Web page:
Washington: White House has cautioned a hostile Republican controlled Congress against killing the historic Iran nuclear deal saying loss of support from countries like India would lead to a collapse of the sanctions regime.
"The key to the success of this latest round of sanctions has been the aggressive enforcement of countries around the world, including countries that aren't even a party to this particular agreement countries like India, Japan and South Korea," the White House Press Secretary told reporters on Friday.
These countries "previously relied heavily on the importation of Iranian oil and by scaling back their oil purchases that had a negative impact on Iran's economy but also had a negative impact on the domestic economy of those individual countries," he pointed out.
"So the point is that the sanctions regime would collapse if Congress were to kill this deal," Earnest said.
"And what that means is it means that the international leverage that we have previously used to reach this agreement would vanish."
"The second is, Iran would still obtain the financial benefits of sanctions relief something that our critics have described as a financial windfall," Earnest said.
"And the problem is, Iran is going to get all of that money and the United States doesn't get anything for it."
Asked to explain President Barack Obama's claim that 99 percent of the world community supports the deal, Earnest said "it was backed by "the Germans, the British, the French, the Chinese, the Russians, the South Koreans, the Japanese, the Indians."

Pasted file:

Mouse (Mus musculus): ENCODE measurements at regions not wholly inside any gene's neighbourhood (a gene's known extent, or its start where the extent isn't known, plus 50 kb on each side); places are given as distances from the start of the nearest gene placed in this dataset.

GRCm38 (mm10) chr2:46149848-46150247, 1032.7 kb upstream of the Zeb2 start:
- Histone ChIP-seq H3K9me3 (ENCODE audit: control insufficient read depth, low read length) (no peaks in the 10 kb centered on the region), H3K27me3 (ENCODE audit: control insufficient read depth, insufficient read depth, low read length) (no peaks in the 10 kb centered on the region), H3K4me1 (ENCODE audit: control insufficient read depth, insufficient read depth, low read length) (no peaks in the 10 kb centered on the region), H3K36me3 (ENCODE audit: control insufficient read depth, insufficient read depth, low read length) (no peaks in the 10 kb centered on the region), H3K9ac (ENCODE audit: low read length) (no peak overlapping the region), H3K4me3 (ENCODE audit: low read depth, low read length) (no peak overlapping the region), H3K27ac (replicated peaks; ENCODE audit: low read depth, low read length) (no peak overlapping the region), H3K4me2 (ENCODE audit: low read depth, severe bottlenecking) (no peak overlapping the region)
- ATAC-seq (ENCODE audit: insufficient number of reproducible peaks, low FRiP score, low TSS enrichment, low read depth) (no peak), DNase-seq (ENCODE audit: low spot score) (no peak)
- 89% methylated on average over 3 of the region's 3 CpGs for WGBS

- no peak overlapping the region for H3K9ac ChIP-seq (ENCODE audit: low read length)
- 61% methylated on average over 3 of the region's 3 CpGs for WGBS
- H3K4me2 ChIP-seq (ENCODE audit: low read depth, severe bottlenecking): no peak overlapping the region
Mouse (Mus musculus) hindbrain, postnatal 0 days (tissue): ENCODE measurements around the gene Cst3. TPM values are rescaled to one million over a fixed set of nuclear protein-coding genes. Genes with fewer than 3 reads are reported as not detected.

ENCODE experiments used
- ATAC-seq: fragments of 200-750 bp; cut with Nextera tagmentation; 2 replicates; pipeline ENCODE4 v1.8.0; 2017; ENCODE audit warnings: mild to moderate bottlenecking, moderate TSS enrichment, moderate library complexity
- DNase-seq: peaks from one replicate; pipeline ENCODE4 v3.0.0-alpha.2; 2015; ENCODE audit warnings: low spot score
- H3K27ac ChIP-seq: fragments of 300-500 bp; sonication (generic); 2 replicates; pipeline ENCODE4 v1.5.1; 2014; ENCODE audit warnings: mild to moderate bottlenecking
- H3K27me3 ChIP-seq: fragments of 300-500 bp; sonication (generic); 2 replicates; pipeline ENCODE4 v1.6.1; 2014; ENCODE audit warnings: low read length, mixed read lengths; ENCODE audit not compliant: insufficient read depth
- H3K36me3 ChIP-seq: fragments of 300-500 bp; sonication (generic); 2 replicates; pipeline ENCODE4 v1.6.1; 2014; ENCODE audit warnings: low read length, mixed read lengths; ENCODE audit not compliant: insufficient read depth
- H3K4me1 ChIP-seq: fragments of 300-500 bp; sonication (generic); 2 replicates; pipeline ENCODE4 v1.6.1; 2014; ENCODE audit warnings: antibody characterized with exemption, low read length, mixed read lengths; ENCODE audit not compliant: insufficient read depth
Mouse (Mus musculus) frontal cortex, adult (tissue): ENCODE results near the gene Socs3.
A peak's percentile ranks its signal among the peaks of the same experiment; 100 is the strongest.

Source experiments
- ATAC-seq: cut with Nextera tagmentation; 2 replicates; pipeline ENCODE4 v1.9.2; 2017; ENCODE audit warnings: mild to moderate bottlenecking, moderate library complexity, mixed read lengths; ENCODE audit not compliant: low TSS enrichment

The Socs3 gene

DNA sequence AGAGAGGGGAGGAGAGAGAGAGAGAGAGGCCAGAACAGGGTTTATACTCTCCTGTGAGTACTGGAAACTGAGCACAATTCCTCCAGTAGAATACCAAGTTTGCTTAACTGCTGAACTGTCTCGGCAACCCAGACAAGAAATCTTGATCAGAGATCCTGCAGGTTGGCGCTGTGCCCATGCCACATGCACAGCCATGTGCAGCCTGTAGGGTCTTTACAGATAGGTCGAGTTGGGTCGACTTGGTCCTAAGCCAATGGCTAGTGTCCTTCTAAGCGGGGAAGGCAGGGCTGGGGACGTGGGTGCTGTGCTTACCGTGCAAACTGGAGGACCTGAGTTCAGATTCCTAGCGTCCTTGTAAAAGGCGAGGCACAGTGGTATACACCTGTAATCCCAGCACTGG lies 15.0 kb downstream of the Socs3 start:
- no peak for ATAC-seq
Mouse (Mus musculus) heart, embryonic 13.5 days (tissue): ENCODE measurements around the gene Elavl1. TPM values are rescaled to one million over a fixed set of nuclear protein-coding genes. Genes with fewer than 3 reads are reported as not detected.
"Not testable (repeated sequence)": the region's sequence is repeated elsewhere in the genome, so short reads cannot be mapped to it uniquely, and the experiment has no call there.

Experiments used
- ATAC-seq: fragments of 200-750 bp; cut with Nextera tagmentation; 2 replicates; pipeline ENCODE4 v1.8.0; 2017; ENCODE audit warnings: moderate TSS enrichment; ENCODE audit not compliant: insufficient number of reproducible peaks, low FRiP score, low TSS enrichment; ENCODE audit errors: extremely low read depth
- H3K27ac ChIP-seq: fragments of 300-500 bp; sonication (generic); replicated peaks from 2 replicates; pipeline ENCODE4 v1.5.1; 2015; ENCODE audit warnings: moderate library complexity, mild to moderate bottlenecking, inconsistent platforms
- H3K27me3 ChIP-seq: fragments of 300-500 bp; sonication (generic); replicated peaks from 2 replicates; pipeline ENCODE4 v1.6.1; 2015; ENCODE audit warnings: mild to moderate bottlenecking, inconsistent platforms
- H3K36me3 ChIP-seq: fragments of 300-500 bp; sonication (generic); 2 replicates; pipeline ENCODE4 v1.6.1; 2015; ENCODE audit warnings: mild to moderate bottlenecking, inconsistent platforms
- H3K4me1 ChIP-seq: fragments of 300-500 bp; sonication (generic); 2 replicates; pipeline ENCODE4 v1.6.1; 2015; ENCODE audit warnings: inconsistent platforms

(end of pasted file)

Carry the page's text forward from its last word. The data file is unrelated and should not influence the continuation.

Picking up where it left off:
"All of the countries that were involved in pressuring Iran to come to the negotiating table in the first place," supported the agreement between the six world powers led by the US and Iran to limitTehran's nuclear programme.
"The fact is, if the United States Congress were to successfully kill this agreement, it would have a terrible impact on the standing of the United States in the world," Earnest said.
This is an agreement not just between the United States and Iran; this is an agreement between theUnited States, Russia, China, Germany, the UK, and France, and Iran," he said.
It was also "enthusiastically supported by, as the President said, 99 percent of the international community."
"And for the United States, because of a congressional action, to isolate our country on such an important issue would be devastating to our standing in the world," Earnest said.
This is the third time, Obama administration has cited the case of countries like India to sell the deal to its Republican critics as also to bring around some members of Obama's own Democratic Party who have expressed reservations about it.
Earlier this week, National Security Advisor Susan Rice told PBS that if the Congress failed to approve the deal "Countries like Japan and India that have paid an economic price to implement these sanctions would no longer feel the obligation to do so."
A White House official also made a similar argument saying when the US "went around to Europe, to China, to India, to South Korea, to Japan, and got them and others to reduce their purchases of Iranian oil, the express purpose of that effort was to get this deal."
"So if, having gotten this deal, we then kill it, it is hard to see why those countries would then go back along with additional sanctions," the official said.